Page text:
Hyytiäinen, A., Korelin, K., Toriseva, M. et al. The effect of matrices on the gene expression profile of patient-derived head and neck carcinoma cells for in vitro therapy testing. Cancer Cell Int 23, 147 (2023). https://doi.org/10.1186/s12935-023-02982-y
The effect of matrices on the gene expression profile of patient-derived head and neck carcinoma cells for in vitro therapy testing
|Author:||Hyytiäinen, Aini1,2; Korelin, Katja1,2; Toriseva, Mervi3,4;|
1Department of Oral and Maxillofacial Diseases, University of Helsinki, Helsinki, Finland
2Translational Immunology Research Program, Faculty of Medicine, University of Helsinki, Helsinki, Finland
3Institute of Biomedicine, University of Turku, Turku, 20520, Finland
4FICAN West Cancer Centre, University of Turku and Turku University Hospital, Turku, Finland
5Department of Oral and Maxillofacial Diseases, Helsinki University Hospital, Helsinki, Finland
6Department of Otorhinolaryngology – Head and Neck surgery, Turku University Hospital and University of Turku, Turku, Finland
7Turku Bioscience Centre, University of Turku and Åbo Akademi University, Turku, Finland
8Institute of Dentistry, School of Medicine, University of Eastern Finland, Kuopio Campus, Kuopio, Finland
9Research Unit of Population Health, Faculty of Medicine, University of Oulu, Oulu, Finland
10Medical Research Center, Oulu University Hospital, Oulu, Finland
11Department of Pathology, Helsinki University Hospital (HUS), Helsinki, Finland
|Online Access:||PDF Full Text (PDF, 5.6 MB)|
|Persistent link:|| http://urn.fi/urn:nbn:fi-fe20231011139572
|Publish Date:|| 2023-10-11
Objective: Head and neck squamous cell carcinoma (HNSCC) is a highly aggressive tumor with a 5-year mortality rate of ~ 50%. New in vitro methods are needed for testing patients’ cancer cell response to anti-cancer treatments. We aimed to investigate how the gene expression of fresh carcinoma tissue samples and freshly digested single cancer cells change after short-term cell culturing on plastic, Matrigel or Myogel. Additionally, we studied the effect of these changes on the cancer cells’ response to anti-cancer treatments.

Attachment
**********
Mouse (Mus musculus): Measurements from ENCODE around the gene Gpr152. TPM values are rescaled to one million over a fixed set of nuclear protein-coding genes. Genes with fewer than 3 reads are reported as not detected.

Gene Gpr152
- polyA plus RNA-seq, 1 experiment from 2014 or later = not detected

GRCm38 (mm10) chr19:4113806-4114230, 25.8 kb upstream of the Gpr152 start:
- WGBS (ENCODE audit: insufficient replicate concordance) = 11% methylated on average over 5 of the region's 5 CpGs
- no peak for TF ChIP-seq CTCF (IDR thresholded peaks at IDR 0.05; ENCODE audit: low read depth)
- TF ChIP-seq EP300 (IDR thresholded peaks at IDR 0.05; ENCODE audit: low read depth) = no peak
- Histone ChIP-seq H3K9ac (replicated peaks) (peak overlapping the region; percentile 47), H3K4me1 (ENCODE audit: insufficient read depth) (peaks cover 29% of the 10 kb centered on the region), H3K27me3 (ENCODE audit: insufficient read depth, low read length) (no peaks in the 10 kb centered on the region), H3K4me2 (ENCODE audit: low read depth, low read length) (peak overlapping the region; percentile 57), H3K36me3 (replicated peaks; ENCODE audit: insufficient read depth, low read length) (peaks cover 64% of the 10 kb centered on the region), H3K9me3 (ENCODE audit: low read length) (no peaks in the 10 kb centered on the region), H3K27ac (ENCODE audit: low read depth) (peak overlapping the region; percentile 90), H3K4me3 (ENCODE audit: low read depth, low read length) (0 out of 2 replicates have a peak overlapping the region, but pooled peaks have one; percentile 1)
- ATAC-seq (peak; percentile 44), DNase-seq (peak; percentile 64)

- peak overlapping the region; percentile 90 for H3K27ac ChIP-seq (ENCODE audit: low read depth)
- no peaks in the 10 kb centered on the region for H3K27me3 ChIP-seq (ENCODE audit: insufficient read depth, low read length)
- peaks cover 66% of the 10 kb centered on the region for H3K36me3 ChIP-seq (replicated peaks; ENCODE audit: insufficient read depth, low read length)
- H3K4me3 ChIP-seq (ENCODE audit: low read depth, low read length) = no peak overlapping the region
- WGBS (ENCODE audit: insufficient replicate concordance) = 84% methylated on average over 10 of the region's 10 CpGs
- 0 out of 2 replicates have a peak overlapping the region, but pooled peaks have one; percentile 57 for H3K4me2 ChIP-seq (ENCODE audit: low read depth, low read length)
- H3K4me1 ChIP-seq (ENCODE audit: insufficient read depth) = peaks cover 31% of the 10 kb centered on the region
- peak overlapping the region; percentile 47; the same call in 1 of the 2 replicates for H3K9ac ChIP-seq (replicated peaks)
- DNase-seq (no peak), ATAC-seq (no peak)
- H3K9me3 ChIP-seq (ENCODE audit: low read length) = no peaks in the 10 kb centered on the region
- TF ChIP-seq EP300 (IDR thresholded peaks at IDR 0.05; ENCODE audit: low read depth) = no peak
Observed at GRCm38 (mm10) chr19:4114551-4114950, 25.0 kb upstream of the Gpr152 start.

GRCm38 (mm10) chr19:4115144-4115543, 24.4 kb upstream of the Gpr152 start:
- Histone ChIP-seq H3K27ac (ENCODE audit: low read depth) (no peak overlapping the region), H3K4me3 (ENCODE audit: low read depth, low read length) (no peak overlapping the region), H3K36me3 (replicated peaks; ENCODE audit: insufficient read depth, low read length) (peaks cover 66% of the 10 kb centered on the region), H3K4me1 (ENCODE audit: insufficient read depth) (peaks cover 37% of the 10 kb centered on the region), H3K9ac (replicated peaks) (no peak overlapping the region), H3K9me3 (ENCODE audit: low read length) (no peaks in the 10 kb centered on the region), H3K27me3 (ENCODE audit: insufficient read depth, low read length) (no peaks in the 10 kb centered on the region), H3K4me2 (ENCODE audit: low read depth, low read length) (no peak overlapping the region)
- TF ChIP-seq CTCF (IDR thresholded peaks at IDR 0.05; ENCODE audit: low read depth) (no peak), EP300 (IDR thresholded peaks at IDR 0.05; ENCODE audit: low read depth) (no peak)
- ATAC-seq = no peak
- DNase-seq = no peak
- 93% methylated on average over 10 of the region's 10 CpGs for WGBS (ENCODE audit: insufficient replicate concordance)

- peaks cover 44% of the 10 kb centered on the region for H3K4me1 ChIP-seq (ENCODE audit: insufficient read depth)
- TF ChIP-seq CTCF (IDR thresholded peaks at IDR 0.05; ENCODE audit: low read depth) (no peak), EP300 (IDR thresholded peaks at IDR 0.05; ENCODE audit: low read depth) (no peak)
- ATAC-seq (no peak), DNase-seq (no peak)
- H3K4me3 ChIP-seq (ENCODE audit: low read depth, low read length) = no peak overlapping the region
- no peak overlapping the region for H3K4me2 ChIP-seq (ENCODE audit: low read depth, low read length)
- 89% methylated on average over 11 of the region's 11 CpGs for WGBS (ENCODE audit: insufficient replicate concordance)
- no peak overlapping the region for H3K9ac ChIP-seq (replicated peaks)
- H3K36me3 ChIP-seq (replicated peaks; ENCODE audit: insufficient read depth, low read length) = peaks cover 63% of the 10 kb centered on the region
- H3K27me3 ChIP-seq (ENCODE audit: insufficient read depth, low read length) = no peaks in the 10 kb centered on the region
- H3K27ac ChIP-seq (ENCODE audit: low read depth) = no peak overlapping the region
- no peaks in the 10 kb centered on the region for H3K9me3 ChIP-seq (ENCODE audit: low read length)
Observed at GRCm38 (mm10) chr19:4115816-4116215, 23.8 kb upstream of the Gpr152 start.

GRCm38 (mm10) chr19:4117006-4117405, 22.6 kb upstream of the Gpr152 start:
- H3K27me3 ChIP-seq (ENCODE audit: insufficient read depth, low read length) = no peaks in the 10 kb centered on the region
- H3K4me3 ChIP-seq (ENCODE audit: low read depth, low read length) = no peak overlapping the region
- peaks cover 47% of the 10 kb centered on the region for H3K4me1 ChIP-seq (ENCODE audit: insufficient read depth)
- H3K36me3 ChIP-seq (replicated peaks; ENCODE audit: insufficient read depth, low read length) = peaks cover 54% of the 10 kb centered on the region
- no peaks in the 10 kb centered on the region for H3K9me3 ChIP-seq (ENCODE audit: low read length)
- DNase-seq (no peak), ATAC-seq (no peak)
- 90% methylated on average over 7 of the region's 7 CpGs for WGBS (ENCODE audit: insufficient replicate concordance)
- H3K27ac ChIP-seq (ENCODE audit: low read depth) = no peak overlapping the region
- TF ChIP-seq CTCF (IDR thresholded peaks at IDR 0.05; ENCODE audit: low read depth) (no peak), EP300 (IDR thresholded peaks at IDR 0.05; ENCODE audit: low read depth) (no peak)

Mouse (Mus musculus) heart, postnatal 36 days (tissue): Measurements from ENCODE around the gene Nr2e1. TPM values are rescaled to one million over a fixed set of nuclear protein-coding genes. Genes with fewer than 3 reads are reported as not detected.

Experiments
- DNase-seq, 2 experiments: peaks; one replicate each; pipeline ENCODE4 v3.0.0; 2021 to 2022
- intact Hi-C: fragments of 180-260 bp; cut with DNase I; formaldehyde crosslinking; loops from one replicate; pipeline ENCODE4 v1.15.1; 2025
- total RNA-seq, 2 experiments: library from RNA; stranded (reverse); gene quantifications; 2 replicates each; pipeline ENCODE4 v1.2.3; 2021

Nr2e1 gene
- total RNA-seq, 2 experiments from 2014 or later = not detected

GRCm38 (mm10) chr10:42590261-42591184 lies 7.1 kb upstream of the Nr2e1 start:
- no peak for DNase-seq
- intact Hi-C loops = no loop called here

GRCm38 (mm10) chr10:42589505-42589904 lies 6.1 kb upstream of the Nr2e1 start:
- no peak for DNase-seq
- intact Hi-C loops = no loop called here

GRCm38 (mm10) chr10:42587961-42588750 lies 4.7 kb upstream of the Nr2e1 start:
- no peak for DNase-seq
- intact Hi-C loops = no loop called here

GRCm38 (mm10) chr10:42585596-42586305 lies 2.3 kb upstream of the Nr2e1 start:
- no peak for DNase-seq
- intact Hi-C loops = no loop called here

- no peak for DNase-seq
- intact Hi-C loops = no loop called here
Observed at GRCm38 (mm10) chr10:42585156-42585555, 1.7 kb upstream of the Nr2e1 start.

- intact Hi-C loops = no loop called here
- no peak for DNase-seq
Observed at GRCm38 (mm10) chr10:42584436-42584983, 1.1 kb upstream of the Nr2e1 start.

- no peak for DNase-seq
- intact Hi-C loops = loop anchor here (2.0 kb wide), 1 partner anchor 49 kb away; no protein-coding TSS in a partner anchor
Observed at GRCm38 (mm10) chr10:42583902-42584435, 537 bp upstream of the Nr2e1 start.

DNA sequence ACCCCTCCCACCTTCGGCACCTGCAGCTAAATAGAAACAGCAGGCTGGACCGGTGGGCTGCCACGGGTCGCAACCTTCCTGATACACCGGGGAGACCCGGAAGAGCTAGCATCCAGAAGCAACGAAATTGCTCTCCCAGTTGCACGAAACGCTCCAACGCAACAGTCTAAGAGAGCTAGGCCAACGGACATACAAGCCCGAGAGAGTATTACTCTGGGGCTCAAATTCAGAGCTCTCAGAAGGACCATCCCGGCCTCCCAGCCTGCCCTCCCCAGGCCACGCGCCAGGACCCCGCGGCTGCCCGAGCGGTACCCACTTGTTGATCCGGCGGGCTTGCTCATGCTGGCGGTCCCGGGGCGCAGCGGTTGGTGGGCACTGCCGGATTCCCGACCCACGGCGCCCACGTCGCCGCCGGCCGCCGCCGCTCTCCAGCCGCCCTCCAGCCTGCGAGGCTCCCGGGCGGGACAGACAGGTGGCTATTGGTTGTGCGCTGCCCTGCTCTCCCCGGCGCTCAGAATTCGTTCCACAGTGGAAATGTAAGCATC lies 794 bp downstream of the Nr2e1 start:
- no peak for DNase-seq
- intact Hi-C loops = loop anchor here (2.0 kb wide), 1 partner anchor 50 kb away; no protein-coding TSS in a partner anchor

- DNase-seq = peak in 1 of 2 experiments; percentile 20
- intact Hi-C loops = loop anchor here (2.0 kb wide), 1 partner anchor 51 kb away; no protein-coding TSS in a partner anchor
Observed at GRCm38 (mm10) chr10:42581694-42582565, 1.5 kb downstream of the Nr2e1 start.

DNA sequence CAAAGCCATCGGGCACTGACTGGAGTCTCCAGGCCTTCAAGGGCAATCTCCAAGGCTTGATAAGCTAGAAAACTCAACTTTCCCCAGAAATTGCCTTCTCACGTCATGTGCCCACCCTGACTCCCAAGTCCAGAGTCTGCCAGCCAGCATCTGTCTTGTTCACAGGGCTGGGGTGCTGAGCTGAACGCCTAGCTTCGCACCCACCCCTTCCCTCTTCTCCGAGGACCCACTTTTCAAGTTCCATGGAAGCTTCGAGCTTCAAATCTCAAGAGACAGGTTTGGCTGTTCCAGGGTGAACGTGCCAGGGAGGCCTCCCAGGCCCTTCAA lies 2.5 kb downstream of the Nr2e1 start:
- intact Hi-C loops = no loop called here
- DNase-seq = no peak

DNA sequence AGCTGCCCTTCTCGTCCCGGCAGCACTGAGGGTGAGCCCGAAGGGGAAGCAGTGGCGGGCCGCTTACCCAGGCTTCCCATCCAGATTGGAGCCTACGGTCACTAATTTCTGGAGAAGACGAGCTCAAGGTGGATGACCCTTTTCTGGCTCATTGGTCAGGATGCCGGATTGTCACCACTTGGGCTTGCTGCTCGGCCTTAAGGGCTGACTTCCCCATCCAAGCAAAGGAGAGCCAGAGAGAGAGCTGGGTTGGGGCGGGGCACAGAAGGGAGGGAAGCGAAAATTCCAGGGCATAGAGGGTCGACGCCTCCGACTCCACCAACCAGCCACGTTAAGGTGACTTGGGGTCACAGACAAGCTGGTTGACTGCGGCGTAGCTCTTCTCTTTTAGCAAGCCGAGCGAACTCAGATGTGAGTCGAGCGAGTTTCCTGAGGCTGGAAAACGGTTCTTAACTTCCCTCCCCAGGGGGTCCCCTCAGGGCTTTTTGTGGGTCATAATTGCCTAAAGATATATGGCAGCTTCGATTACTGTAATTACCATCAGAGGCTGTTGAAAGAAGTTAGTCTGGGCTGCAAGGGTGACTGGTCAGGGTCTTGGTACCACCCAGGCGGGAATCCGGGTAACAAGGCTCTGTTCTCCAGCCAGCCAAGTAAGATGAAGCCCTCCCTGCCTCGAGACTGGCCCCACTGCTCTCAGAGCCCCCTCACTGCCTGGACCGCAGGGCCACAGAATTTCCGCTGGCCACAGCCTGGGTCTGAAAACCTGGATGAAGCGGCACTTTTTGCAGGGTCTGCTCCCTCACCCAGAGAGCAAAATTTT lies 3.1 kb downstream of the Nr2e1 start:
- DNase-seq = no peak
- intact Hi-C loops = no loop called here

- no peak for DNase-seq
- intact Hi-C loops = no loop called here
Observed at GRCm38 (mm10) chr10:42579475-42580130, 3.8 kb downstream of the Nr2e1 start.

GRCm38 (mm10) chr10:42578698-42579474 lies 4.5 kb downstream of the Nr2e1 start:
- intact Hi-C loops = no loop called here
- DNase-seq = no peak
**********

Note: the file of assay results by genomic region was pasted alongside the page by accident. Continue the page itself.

Materials/methods: Fresh tissue samples from HNSCC patients were obtained perioperatively and single cells were enzymatically isolated and cultured on either plastic, Matrigel or Myogel. We treated the cultured cells with cisplatin, cetuximab, and irradiation; and performed cell viability measurement. RNA was isolated from fresh tissue samples, freshly isolated single cells and cultured cells, and RNA sequencing transcriptome profiling and gene set enrichment analysis were performed.
Results: Cancer cells obtained from fresh tissue samples changed their gene expression regardless of the culturing conditions, which may be due to the enzymatic digestion of the tissue. Myogel was more effective than Matrigel at supporting the upregulation of pathways related to cancer cell proliferation and invasion. The impacts of anti-cancer treatments varied between culturing conditions.
Conclusions: Our study showed the challenge of in vitro cancer drug testing using enzymatic cell digestion. The upregulation of many targeted pathways in the cultured cells may partially explain the common clinical failure of the targeted cancer drugs that pass the in vitro testing.
Cancer cell international
|Type of Publication:||
A1 Journal article – refereed
|Field of Science:||
Open Access funded by Helsinki University Library. Open Access funding provided by University of Helsinki including Helsinki University Central Hospital. The project was funded by Minerva Foundation, Cancer Society of Finland, the Sigrid Juselius Foundation, the Finnish Dental Society Apollonia, the Jane and Aatos Erkko Foundation, Helsinki University Central hospital research funds, the Victoriastiftelsen, Foundation and Orion Research Foundation.
© The Author(s) 2023. This article is licensed under a Creative Commons Attribution 4.0 International License, which permits use, sharing, adaptation, distribution and reproduction in any medium or format, as long as you give appropriate credit to the original author(s) and the source, provide a link to the Creative Commons licence, and indicate if changes were made. The images or other third party material in this article are included in the article’s Creative Commons licence, unless indicated otherwise in a credit line to the material. If material is not included in the article’s Creative Commons licence and your intended use is not permitted by statutory regulation or exceeds the permitted use, you will need to obtain permission directly from the copyright holder. To view a copy of this licence, visit http://creativecommons.org/licenses/by/4.0/. The Creative Commons Public Domain Dedication waiver (http://creativecommons.org/publicdomain/zero/1.0/) applies to the data made available in this article, unless otherwise stated in a credit line to the data.